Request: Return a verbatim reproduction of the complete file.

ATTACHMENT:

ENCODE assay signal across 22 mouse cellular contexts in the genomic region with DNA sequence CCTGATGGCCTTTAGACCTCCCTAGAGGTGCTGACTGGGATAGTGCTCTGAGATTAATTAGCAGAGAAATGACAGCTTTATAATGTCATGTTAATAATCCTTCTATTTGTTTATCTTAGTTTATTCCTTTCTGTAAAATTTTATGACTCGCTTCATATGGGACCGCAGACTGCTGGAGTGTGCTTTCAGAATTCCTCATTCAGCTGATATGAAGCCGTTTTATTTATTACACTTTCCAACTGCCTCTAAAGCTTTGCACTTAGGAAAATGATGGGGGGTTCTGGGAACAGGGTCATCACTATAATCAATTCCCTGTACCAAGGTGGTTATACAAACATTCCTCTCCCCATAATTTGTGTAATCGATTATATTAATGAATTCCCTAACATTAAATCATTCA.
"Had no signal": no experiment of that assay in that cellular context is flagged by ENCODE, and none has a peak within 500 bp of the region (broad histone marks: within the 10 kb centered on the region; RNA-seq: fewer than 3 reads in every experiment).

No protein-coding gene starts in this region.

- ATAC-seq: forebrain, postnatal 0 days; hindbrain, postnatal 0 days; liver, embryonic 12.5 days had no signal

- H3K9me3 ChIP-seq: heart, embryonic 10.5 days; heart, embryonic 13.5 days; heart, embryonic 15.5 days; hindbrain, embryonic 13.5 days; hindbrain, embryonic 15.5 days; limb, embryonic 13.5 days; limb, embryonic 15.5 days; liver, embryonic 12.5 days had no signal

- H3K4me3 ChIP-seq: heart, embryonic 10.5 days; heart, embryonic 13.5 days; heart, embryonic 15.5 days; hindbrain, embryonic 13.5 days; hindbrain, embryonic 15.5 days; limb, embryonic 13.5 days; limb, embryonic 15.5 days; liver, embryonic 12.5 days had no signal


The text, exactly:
ENCODE assay signal across 22 mouse cellular contexts in the genomic region with DNA sequence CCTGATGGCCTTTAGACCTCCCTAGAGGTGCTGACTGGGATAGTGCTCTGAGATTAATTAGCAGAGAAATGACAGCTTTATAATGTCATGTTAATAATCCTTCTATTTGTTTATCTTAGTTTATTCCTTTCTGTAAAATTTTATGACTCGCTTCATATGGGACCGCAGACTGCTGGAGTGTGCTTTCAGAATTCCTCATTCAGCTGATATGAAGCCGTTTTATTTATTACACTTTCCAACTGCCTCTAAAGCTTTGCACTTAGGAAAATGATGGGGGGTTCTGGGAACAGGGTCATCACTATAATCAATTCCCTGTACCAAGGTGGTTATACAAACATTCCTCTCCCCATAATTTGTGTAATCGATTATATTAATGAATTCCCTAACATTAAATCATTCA.
"Had no signal": no experiment of that assay in that cellular context is flagged by ENCODE, and none has a peak within 500 bp of the region (broad histone marks: within the 10 kb centered on the region; RNA-seq: fewer than 3 reads in every experiment).

No protein-coding gene starts in this region.

- ATAC-seq: forebrain, postnatal 0 days; hindbrain, postnatal 0 days; liver, embryonic 12.5 days had no signal

- H3K9me3 ChIP-seq: heart, embryonic 10.5 days; heart, embryonic 13.5 days; heart, embryonic 15.5 days; hindbrain, embryonic 13.5 days; hindbrain, embryonic 15.5 days; limb, embryonic 13.5 days; limb, embryonic 15.5 days; liver, embryonic 12.5 days had no signal

- H3K4me3 ChIP-seq: heart, embryonic 10.5 days; heart, embryonic 13.5 days; heart, embryonic 15.5 days; hindbrain, embryonic 13.5 days; hindbrain, embryonic 15.5 days; limb, embryonic 13.5 days; limb, embryonic 15.5 days; liver, embryonic 12.5 days had no signal